Heat Stroke in Dogs

dog lying on grass panting from heat stroke
With the welcome return of warmer weather to the Mornington Peninsula it seems that every man and his dog is now out and about, enjoying the lifestyle that is on offer. It is now timely to have a discussion about heat stroke in dogs and how to avoid it.

What is Heat Stroke

Heat Stroke is the dangerous increase in body temperature.  It occurs when the body’s ability to reduce heat is overwhelmed by the mechanisms that produce heat. Dogs do not perspire like humans do.  Perspiration takes advantage of the cooling effect of fluid evaporating from the surface of the skin. This mechanism would have little benefit through the thick coat of many dogs.  Instead, dogs pant.  Panting moves huge volumes of air up and down their trachea.  This provides the mechanism of evaporation across the mucus membranes of the trachea. If the production of heat is greater than what can be reduced by panting, the dog’s body temperature can increase.  Sometimes to dangerous levels. Once it reaches a certain point, it can result in seizures, organ damage, coma and death.

When Does Panting Fail?

The following scenarios often cause heat stroke:

  1. The ball-mad dog. These dogs, often Border Collies, will literally chase the ball on a hot day to the point of exhaustion, ignoring their body’s discomfort from being hot.
  2. Heavy set or overweight dogs. These dogs have more body mass, producing heat that needs to be reduced by the same sized windpipe. These dogs, often Labrador Retrievers, struggle more in the heat and would benefit from weight loss prior to Summer.
  3. Brachycephalic dogs. All dogs that have been bred to have that squashed-in nose and high forehead (pugs, bulldogs, boxers) have the unfortunate complication that their windpipe is just too small for their body mass. As well, the back of their throat is often overcrowded with long soft palates and structures called saccules in their larynx that can obstruct the movement of air up and down their trachea. All short nosed dogs struggle in hot weather.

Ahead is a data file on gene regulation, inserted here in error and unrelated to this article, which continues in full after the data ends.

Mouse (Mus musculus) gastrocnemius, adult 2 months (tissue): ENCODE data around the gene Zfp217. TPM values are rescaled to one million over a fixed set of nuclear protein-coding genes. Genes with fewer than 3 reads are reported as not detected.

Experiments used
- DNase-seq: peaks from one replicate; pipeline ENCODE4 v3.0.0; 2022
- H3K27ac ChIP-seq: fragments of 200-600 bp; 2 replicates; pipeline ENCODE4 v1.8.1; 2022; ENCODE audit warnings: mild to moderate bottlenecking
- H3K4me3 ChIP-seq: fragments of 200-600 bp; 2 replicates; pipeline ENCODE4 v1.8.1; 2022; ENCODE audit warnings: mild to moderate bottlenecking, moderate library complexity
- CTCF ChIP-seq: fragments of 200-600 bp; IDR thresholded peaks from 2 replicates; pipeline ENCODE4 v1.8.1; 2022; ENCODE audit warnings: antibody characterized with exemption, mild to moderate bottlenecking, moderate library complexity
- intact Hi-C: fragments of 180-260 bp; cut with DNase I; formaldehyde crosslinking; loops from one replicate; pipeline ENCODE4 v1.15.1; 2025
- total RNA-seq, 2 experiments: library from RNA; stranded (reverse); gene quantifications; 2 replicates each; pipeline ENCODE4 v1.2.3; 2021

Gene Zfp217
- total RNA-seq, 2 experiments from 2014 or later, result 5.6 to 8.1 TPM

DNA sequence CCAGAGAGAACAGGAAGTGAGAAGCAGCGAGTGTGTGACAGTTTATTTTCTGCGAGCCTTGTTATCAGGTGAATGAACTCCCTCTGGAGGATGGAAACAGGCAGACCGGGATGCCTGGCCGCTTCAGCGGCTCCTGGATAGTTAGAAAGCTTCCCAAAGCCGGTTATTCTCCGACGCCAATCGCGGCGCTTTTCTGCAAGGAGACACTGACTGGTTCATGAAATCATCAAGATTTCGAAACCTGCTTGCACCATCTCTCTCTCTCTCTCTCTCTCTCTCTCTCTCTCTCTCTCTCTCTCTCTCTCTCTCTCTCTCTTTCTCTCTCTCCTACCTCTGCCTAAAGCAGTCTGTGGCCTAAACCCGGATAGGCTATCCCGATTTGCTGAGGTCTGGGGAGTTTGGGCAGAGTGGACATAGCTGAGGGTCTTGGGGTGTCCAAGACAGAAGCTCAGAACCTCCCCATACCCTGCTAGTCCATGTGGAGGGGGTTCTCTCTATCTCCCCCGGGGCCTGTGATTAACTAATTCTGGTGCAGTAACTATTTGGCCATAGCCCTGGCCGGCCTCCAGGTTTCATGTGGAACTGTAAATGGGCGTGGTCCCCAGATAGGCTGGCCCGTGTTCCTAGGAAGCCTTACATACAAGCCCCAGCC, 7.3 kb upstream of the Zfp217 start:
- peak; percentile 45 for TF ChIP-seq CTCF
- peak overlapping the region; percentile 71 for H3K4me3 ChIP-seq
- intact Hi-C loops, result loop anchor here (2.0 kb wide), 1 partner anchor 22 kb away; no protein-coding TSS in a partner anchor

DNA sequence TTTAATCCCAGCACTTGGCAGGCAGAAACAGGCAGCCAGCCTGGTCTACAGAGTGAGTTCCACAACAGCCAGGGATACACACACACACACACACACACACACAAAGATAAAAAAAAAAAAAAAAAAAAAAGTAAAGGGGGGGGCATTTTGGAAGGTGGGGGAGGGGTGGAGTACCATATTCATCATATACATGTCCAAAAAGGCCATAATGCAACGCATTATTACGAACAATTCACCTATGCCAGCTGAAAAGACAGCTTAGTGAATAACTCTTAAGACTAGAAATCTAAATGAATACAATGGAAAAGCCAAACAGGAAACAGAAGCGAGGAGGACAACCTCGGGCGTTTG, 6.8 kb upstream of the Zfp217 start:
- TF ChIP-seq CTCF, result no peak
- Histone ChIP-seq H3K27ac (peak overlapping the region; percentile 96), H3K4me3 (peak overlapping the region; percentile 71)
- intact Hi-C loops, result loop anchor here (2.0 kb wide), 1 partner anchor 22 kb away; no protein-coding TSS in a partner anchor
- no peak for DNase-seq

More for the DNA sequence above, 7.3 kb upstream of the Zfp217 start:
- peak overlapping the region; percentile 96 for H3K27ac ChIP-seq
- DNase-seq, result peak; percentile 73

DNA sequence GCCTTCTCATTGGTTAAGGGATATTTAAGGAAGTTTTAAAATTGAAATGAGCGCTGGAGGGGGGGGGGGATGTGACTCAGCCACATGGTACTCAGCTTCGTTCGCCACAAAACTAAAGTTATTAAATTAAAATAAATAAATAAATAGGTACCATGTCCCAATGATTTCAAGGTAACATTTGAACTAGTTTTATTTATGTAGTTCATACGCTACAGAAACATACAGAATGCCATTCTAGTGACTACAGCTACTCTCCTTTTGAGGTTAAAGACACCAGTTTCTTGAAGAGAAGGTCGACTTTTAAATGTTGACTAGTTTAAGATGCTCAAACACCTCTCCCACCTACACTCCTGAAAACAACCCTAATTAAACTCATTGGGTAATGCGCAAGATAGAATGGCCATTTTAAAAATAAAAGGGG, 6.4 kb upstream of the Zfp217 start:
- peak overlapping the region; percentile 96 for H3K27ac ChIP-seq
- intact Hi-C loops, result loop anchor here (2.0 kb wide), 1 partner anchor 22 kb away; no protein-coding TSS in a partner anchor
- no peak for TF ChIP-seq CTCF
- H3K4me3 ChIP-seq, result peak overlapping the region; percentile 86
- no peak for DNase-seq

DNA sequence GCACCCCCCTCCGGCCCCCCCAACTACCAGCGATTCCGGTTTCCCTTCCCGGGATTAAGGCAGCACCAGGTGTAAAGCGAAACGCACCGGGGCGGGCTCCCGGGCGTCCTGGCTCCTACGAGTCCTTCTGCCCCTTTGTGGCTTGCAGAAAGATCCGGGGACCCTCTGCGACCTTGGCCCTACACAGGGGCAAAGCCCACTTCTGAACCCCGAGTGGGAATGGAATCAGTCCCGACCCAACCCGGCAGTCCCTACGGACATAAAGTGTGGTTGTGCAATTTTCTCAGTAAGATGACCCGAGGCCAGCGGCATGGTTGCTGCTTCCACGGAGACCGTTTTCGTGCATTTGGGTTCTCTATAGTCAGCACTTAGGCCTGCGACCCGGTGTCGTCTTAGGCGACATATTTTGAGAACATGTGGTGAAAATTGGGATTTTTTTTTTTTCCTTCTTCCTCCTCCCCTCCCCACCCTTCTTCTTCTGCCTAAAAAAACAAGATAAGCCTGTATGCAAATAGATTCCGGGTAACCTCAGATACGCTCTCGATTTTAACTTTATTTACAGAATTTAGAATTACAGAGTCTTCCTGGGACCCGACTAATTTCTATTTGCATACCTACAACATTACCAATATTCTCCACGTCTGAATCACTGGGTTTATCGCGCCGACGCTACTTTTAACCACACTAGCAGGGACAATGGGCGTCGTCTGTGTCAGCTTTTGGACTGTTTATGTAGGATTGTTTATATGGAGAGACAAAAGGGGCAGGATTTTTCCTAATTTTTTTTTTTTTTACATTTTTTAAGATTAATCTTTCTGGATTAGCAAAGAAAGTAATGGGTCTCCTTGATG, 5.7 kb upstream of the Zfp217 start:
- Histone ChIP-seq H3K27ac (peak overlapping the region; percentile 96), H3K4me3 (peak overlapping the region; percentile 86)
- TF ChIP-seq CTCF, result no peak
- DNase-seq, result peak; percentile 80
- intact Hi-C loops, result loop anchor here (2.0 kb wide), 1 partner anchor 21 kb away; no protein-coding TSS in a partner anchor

4. Geriatric Dogs. As well as often being overweight, older dogs of the larger breeds can often suffer from paralysis of the larynx which means the top opening of the windpipe can not open wide enough to let a large amount of air in. This restricts the amount of heat that can be lost due to panting.

How To Reduce The Risk Of Heat Stroke

We dog lovers and owners need to take the responsibility for our dog’s health and the simplest step is to never exercise your dog during the heat in the middle of the day. Go for walks in the early morning or evening when the outside temperature is lower. And perhaps reduce the amount of running or ball throwing that you do on hot days. Make sure your dog is a healthy, lean body weight and know if your dog is at risk from a narrowed or obstructed airway from breed type or age.

Come and talk to Dr Kelly and the nurses at Bentons Road Vet Clinic about the risk that your dog faces.  We can teach you some tips to help your dog enjoy the Summer as much as you do.

Bentons Road Vet combining Natural Health & Modern Medicine